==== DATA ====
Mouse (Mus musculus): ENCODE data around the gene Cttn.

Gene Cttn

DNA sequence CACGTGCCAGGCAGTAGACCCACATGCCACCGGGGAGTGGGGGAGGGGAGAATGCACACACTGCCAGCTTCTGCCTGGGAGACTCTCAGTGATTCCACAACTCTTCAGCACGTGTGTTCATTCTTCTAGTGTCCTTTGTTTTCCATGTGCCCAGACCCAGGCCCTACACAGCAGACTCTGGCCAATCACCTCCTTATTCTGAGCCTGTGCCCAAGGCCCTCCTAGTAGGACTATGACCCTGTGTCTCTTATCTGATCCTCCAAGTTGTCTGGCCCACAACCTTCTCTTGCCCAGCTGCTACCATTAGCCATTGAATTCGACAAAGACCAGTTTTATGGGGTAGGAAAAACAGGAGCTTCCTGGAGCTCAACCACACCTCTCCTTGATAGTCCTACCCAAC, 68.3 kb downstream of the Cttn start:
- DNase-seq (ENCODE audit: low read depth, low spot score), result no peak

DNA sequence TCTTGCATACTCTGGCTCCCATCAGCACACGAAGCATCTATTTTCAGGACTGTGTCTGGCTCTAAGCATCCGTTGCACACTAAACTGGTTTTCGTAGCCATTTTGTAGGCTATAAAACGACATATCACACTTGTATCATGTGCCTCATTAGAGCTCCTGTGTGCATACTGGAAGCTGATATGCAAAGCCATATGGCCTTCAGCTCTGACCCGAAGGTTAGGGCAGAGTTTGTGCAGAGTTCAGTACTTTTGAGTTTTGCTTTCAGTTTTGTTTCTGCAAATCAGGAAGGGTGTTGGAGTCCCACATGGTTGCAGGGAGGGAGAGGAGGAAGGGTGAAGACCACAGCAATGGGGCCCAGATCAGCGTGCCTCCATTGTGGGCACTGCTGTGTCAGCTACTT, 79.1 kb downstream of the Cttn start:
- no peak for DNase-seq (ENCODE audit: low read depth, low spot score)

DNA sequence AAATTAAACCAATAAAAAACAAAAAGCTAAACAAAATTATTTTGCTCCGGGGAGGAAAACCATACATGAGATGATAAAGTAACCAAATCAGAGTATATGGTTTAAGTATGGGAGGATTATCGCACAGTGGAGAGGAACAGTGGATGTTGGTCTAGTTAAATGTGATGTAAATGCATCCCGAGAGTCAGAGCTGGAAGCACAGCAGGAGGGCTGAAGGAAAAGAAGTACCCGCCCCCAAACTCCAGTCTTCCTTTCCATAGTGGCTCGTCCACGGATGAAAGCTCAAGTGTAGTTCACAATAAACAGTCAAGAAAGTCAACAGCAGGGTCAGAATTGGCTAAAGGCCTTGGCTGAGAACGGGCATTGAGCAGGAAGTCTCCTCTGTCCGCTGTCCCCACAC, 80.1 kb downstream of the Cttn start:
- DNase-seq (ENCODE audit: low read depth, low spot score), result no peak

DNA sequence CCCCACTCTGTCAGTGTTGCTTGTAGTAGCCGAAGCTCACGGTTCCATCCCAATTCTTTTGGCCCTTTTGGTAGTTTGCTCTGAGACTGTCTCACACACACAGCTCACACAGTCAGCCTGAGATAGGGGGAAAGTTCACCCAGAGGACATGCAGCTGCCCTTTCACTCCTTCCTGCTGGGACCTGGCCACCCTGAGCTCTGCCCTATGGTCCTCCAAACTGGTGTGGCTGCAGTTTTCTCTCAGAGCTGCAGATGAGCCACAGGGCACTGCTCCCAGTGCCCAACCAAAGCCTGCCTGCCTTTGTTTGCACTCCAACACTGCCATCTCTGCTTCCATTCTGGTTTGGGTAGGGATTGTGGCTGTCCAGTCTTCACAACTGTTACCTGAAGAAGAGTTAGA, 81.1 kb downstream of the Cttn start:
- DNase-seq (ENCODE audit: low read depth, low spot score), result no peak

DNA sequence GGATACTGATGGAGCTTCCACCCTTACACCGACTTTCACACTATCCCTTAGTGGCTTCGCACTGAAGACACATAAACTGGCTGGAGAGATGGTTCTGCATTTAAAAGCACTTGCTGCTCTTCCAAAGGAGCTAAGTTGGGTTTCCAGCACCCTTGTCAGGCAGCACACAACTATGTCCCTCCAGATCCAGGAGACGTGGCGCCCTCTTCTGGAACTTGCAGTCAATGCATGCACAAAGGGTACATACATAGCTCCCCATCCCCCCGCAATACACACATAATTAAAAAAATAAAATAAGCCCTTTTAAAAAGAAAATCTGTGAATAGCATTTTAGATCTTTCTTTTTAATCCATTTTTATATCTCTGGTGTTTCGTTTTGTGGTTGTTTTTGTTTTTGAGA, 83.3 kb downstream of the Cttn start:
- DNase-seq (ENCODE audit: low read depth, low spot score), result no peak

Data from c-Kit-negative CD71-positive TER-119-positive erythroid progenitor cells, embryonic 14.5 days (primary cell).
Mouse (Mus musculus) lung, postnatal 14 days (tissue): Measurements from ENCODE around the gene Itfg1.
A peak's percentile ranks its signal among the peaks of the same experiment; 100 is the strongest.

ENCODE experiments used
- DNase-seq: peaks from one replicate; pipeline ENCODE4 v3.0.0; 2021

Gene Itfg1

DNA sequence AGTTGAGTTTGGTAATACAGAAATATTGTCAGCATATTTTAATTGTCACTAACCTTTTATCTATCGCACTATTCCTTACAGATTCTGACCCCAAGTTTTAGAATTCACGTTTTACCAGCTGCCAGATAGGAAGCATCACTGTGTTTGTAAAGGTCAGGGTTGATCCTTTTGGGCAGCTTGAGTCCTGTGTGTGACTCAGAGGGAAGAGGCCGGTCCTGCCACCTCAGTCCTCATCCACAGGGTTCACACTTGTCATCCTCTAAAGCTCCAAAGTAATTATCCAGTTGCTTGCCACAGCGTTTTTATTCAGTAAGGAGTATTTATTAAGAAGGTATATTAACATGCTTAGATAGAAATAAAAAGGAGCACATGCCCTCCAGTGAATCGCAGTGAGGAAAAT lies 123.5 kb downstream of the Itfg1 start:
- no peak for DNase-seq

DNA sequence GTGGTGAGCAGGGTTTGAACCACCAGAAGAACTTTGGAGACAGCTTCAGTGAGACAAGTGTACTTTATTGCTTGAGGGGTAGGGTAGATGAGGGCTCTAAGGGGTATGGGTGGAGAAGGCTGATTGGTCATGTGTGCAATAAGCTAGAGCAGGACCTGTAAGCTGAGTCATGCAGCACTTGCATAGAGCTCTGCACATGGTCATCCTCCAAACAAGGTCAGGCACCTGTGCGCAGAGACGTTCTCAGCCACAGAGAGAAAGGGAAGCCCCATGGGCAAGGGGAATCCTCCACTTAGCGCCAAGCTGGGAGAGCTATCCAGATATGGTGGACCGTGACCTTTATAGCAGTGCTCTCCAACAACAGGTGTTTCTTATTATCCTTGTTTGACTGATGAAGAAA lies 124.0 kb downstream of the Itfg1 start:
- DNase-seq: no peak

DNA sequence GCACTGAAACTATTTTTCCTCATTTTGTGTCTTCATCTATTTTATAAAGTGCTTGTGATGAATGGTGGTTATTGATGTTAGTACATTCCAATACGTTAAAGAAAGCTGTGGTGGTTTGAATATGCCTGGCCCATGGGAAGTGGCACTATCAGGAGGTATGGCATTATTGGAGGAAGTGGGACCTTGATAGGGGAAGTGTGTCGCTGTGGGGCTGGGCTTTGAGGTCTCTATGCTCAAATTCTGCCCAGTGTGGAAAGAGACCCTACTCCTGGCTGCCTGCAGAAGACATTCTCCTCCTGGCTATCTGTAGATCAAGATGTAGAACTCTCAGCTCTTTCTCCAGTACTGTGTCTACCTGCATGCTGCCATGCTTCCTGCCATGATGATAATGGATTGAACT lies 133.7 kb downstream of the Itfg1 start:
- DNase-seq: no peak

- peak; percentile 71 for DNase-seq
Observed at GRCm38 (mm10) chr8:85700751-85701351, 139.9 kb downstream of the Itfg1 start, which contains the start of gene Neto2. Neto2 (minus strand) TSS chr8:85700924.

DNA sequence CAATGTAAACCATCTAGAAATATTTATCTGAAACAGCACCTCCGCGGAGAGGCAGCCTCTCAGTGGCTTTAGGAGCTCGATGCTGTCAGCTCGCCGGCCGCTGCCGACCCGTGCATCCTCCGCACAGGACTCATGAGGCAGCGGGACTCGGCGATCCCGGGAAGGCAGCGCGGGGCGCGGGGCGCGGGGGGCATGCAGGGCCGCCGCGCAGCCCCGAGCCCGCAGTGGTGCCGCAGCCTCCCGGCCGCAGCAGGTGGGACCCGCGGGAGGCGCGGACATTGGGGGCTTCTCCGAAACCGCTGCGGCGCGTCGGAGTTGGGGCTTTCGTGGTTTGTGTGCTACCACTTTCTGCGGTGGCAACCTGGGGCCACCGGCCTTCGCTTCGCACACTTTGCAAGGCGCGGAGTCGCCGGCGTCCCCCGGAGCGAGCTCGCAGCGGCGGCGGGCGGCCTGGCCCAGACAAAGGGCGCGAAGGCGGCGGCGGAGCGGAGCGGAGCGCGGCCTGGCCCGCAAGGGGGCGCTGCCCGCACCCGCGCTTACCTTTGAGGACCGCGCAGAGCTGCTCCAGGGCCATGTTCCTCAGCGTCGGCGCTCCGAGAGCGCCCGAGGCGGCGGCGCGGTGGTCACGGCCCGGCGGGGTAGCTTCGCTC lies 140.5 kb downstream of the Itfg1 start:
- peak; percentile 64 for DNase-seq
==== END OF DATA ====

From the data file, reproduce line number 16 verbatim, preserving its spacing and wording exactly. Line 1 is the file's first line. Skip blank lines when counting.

ENCODE experiments used